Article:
Before I left, I referred each of my customers to a technician I felt they would be comfortable with. In addition, I kept a current phone and address list so that I could remind them (by phone or mail) of their appointment before I returned. Now, I run the salon from home and schedule four to six customers (as opposed to 10 to 12) around my baby’s naptime, and I get the best of both worlds.
Charese Sailor, Amazing Nails, Inc., (Lansing, Mich.)
I started planning in December to leave for my baby’s delivery in March. I told all of my clients to book their appointments as soon as possible. In January, I started booking all of my clients up to March 7th (my last day). Then I asked my clients to stretch their appointments for fills.
The Nail Girls (South Lake Tahoe, Nev.)
When I became pregnant, I slowly began introducing my clients to coworkers. When I returned part-time, the salon scheduled my clients accordingly. One of the nice things that happened was that my clients became familiar with the other technicians. Therefore, if I were unavailable, they would feel comfortable enough to schedule an appointment with another technician.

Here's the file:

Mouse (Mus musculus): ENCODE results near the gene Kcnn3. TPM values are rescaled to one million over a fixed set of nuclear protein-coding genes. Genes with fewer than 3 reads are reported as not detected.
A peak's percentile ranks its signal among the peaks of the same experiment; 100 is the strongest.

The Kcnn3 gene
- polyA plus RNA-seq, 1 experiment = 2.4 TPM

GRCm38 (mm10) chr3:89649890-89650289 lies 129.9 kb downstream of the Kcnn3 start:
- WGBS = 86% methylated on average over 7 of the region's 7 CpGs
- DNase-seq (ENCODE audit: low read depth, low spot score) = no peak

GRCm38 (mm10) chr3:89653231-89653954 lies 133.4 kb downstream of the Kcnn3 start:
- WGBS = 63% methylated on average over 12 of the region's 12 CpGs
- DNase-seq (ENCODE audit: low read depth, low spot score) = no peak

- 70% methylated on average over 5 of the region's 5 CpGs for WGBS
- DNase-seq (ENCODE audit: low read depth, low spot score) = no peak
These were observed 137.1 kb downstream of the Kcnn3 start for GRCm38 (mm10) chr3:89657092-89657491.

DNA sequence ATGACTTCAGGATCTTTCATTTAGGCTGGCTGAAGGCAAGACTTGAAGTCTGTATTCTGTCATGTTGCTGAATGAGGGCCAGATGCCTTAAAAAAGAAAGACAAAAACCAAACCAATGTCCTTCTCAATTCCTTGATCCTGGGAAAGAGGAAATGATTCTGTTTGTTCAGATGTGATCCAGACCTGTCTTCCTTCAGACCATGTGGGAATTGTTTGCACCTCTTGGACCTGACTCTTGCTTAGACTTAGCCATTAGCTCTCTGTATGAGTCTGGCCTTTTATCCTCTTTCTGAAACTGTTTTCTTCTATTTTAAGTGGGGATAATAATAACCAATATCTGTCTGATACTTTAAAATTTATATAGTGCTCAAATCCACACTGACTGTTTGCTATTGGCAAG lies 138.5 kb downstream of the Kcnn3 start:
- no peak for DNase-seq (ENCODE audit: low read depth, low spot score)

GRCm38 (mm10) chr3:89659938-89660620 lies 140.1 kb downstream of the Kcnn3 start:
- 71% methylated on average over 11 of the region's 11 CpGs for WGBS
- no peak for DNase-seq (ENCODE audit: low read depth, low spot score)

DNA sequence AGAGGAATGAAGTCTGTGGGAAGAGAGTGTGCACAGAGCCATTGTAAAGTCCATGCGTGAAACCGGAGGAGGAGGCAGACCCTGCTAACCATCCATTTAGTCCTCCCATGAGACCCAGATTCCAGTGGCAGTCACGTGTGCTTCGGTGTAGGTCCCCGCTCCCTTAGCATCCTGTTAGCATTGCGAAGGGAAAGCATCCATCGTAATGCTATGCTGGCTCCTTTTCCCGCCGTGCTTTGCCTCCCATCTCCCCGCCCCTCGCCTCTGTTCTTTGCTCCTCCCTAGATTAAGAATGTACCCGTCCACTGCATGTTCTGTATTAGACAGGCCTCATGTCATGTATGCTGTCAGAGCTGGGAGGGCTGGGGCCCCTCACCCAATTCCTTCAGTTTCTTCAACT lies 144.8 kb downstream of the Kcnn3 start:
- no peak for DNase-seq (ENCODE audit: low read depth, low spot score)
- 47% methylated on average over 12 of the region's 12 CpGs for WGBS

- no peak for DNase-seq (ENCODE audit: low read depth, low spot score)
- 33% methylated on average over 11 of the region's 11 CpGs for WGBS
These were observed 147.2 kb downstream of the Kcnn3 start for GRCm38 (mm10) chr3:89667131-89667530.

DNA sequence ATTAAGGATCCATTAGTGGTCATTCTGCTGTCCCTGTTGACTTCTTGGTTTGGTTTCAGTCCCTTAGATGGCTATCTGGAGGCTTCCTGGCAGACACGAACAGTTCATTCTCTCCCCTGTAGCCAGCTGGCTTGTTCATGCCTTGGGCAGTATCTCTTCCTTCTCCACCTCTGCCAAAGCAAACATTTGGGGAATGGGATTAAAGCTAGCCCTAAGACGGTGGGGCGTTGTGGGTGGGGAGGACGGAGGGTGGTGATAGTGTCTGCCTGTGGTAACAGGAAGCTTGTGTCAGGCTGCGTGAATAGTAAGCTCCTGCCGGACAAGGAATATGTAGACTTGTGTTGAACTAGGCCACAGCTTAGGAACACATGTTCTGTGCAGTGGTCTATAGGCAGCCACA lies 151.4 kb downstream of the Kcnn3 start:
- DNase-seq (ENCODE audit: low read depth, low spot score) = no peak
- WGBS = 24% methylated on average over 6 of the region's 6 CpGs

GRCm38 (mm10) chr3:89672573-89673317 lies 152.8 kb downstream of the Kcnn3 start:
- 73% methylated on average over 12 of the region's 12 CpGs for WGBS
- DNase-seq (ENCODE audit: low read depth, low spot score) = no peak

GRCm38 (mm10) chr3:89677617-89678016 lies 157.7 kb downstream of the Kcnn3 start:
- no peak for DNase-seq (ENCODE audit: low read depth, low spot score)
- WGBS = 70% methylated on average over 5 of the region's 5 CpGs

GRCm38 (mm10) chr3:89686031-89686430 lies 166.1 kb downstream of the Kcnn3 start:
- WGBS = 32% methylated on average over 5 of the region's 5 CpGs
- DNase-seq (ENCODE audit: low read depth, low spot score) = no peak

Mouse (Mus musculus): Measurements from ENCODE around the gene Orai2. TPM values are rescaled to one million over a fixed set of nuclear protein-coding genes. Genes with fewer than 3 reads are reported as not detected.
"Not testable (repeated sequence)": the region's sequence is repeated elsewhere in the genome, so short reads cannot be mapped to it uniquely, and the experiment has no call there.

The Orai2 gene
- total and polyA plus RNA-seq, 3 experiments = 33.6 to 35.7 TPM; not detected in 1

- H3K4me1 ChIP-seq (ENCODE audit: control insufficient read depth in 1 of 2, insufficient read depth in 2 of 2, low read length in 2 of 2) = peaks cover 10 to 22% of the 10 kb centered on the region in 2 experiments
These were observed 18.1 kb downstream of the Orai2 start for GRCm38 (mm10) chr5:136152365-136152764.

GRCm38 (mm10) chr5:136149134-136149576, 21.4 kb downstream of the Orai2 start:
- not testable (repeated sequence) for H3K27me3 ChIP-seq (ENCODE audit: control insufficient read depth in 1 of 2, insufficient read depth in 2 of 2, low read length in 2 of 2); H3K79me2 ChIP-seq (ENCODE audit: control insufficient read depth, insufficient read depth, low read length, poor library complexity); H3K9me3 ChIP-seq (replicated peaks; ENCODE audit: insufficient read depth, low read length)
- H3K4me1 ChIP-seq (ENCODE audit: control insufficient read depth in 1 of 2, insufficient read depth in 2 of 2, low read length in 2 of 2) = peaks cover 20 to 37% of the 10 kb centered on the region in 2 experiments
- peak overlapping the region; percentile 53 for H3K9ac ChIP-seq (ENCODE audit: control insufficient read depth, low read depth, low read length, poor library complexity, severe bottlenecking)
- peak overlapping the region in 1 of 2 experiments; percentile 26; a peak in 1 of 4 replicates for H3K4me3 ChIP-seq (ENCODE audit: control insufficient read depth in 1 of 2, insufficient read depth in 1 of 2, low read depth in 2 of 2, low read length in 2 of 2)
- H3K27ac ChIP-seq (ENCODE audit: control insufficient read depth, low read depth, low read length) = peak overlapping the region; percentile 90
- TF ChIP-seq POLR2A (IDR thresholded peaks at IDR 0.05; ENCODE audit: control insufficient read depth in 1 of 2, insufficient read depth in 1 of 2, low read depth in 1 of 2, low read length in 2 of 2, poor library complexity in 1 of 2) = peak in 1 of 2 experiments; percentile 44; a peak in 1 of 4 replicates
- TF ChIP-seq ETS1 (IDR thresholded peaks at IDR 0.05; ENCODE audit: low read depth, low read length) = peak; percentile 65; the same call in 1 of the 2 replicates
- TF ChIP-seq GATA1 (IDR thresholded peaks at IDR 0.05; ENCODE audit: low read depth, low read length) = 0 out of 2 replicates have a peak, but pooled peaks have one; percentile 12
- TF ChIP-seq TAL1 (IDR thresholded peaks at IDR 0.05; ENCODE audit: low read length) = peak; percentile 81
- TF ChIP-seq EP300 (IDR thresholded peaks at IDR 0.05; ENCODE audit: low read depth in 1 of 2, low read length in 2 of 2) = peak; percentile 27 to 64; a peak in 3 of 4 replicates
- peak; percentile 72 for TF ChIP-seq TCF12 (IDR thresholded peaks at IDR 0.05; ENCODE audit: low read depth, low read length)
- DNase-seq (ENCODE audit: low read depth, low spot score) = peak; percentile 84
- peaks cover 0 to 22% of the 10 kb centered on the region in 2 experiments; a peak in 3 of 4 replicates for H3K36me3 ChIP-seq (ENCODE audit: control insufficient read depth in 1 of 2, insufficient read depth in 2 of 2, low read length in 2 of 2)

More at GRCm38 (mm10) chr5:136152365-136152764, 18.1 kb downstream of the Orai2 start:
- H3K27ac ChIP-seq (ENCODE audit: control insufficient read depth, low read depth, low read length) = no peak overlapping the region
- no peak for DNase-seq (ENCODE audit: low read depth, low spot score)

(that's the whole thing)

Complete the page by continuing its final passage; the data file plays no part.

Cut ‘N Loose Haircutters (Little Falls, N.J.)
I eased my clients’ fears by referring them to another trustworthy technician at my salon. I sent postcards alerting them to my return and the good news. If you’re not coming back, don’t leave it up to the salon to tell them. You owe your clients that much for their loyalty.
A Hand Above The Rest (Louisville, Ky.)
I informed my clients of my due date, and I gave them a target date of when I would return. For those clients who couldn’t wait for my return, I scheduled them with another nail technician. As for the rest, I worked them slowly back into my schedule. With my last pregnancy, I didn’t go back to work for six months, so I had to find a qualified nail technician to take care of my clients
Tan Tropics and Nails (Orlando, Fla.)